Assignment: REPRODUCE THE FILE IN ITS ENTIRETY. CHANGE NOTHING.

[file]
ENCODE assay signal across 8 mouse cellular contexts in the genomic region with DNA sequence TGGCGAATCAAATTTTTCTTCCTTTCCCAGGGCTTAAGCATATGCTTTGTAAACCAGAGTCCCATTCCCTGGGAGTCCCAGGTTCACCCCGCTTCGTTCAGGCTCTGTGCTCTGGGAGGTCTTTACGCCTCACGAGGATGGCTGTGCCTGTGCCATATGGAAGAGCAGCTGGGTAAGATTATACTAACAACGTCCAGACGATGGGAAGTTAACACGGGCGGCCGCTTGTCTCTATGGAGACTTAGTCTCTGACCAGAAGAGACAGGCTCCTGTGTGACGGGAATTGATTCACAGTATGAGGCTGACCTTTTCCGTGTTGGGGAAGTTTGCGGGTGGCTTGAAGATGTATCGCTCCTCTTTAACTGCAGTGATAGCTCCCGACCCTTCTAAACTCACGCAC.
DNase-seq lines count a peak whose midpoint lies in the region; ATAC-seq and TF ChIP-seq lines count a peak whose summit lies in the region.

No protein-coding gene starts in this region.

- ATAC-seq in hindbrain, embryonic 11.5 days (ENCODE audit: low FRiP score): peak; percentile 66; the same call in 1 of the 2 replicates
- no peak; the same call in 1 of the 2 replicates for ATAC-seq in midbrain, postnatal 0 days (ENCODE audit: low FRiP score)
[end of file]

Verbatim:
ENCODE assay signal across 8 mouse cellular contexts in the genomic region with DNA sequence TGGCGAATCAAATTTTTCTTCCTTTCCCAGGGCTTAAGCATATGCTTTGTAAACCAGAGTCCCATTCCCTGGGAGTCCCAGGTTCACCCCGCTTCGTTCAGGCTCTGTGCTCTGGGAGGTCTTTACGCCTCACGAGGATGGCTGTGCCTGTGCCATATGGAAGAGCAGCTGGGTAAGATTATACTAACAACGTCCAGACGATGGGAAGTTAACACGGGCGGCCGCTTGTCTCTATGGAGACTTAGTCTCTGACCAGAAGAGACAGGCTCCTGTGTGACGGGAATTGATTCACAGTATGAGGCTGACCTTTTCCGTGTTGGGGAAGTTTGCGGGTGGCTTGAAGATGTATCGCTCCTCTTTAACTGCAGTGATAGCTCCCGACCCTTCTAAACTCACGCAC.
DNase-seq lines count a peak whose midpoint lies in the region; ATAC-seq and TF ChIP-seq lines count a peak whose summit lies in the region.

No protein-coding gene starts in this region.

- ATAC-seq in hindbrain, embryonic 11.5 days (ENCODE audit: low FRiP score): peak; percentile 66; the same call in 1 of the 2 replicates
- no peak; the same call in 1 of the 2 replicates for ATAC-seq in midbrain, postnatal 0 days (ENCODE audit: low FRiP score)